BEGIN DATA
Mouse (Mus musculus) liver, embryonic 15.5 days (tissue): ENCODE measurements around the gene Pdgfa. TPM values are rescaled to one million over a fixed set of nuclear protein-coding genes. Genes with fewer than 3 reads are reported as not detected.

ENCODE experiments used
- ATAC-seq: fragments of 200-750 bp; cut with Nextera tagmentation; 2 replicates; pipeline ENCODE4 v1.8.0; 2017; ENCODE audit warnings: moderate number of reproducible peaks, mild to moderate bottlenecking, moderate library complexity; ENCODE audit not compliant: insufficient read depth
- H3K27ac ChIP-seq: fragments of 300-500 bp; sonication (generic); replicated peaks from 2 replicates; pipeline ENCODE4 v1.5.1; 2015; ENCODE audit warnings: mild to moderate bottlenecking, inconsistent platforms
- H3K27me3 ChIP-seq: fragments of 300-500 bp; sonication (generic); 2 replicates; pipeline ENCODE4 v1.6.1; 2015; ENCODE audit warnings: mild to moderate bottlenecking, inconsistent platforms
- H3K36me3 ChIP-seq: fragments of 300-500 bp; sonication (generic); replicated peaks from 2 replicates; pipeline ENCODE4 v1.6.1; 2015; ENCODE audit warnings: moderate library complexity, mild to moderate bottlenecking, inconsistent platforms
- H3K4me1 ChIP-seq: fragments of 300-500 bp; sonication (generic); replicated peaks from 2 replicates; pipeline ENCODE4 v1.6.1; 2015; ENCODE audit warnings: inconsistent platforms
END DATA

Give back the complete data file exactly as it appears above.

Mouse (Mus musculus) liver, embryonic 15.5 days (tissue): ENCODE measurements around the gene Pdgfa. TPM values are rescaled to one million over a fixed set of nuclear protein-coding genes. Genes with fewer than 3 reads are reported as not detected.

ENCODE experiments used
- ATAC-seq: fragments of 200-750 bp; cut with Nextera tagmentation; 2 replicates; pipeline ENCODE4 v1.8.0; 2017; ENCODE audit warnings: moderate number of reproducible peaks, mild to moderate bottlenecking, moderate library complexity; ENCODE audit not compliant: insufficient read depth
- H3K27ac ChIP-seq: fragments of 300-500 bp; sonication (generic); replicated peaks from 2 replicates; pipeline ENCODE4 v1.5.1; 2015; ENCODE audit warnings: mild to moderate bottlenecking, inconsistent platforms
- H3K27me3 ChIP-seq: fragments of 300-500 bp; sonication (generic); 2 replicates; pipeline ENCODE4 v1.6.1; 2015; ENCODE audit warnings: mild to moderate bottlenecking, inconsistent platforms
- H3K36me3 ChIP-seq: fragments of 300-500 bp; sonication (generic); replicated peaks from 2 replicates; pipeline ENCODE4 v1.6.1; 2015; ENCODE audit warnings: moderate library complexity, mild to moderate bottlenecking, inconsistent platforms
- H3K4me1 ChIP-seq: fragments of 300-500 bp; sonication (generic); replicated peaks from 2 replicates; pipeline ENCODE4 v1.6.1; 2015; ENCODE audit warnings: inconsistent platforms